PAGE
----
"I think we need to start looking at that around emergencies, we certainly need to look at that around infrastructure investments," Trudeau said in conversation with British Columbians. "This is something with which we are fully seized and our minister of infrastructure, among others, will be fully engaged with," he added. 

"I look forward to continuing to work closely with provincial and municipal leaders in a collaborative way to respond to these challenges."

Last September 7, Sajjan told reporters that Ottawa was looking to streamline how best to tackle extreme weather events moving forward.

"We’re looking at all different types of disasters, doing the lessons learned and we’ll come out with the appropriate response," he said at the time. However, Sajjan did not reveal specifics.

On Canada’s strategy to counter future emergencies, the Emergency Preparedness spokesperson suggests that its "preparation is solid and continues to evolve."

"In collaboration with provinces and territories, we have invested heavily in firefighting training and in the purchase of specialized firefighting equipment needed … including for First Nations and are identifying barriers in training," the spokesperson said.

Last July, Environment Minister Steven Guilbeault specifically commented on how the wildfires have impacted Indigenous Canadians. He said nearly half (42%) of evacuations affected communities with overwhelmingly Indigenous populations.

However, Indigenous groups have complained that forest management officials prevented them from performing prescribed burns. Alongside forest experts in B.C., they have been calling for more resources to combat wildfires.

"It's as simple as lighting a match. But the way the province deals with things, they want heavy equipment on the site," said former Yuneŝit'in government chief Russell Myers Ross in a 2021 interview.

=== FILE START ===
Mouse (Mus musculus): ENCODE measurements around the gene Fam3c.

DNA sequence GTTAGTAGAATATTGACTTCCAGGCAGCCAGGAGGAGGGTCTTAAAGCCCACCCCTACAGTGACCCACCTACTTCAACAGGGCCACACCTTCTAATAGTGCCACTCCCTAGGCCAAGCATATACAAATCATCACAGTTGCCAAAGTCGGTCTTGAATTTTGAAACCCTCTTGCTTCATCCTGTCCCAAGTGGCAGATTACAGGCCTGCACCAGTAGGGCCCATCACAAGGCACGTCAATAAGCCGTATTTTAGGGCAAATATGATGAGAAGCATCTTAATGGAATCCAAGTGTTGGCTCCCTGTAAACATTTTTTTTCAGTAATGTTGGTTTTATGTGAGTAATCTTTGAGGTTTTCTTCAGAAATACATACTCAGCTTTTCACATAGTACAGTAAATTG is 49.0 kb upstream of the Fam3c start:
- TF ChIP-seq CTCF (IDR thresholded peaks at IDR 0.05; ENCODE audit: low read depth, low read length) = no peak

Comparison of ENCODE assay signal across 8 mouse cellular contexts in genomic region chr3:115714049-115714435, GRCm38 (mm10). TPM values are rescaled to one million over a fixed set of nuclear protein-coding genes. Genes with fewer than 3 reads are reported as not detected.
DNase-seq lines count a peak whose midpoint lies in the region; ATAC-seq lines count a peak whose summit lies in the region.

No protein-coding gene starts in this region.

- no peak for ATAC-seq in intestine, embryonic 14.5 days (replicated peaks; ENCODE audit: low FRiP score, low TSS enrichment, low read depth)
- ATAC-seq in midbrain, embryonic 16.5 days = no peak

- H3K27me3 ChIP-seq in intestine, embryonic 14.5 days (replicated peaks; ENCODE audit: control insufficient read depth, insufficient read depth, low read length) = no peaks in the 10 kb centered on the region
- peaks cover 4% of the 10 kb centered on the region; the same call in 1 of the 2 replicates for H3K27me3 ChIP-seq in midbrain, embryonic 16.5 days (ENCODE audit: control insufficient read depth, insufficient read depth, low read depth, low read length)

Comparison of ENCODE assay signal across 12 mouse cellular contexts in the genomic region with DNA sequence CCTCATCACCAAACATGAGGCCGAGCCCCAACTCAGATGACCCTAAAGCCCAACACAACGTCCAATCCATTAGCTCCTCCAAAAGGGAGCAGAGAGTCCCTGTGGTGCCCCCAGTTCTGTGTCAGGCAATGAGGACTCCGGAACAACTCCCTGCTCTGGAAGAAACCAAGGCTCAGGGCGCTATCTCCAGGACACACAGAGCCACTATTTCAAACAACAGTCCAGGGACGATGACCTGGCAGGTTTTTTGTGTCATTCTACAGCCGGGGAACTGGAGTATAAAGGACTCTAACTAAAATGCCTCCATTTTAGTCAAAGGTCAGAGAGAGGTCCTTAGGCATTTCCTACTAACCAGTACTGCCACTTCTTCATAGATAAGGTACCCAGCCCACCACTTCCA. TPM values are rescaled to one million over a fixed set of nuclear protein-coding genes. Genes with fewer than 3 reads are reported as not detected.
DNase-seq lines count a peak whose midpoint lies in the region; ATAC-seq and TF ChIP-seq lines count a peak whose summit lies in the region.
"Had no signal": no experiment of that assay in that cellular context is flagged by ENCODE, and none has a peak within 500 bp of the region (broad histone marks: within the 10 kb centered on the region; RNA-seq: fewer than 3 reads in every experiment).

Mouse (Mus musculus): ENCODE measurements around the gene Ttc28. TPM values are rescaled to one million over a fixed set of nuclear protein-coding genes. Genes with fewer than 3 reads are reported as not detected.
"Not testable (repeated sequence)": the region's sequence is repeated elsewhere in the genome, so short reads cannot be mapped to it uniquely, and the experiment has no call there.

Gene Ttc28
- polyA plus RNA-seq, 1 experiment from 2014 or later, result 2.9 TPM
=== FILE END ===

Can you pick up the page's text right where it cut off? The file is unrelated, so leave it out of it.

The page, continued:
"They want big hoses; they want a lot of equipment and high-priced personnel."

The Fraser Institute, a Canadian think tank, penned that solely attributing global warming as the cause of forest fires, which Trudeau did last summer, ignores prevailing infrastructure issues and domestic quarrels on policy. 

Citing the United Nations Intergovernmental Panel on Climate Change, officials from the international body assigned "medium confidence" to ‘climate change’ being the cause of Canada’s wildfires last year.

However, an April 2021 CSIS brief that claimed, 'climate change' presents "a complex, long-term threat to Canada's safety, security and prosperity outcomes."

A subsequent RCMP report anticipates "extreme weather events and drought" will intensify scarcity in Canada, partially due to wildfires.

"We know that climate change makes the wildfire season worse," said Guilbeault at the time. "And we're working to [ensure] keeping people safe this year while getting ready for years to come."

When asked about measures they implemented to combat wildfires, Trudeau's environment minister said Parliament green lit over $65 million since 2021 on the National Wildfire Management Program at Parks Canada to improve wildfire risk reduction efforts.

"To reduce wildland fire risks, we are enhancing the FireSmart Canada program, and are creating a Centre of Excellence for Wildland Fire Innovation and Resilience," said a government spokesperson. 

"We have also released the National Risk Profile to better understand risks across the country and increase our preparedness."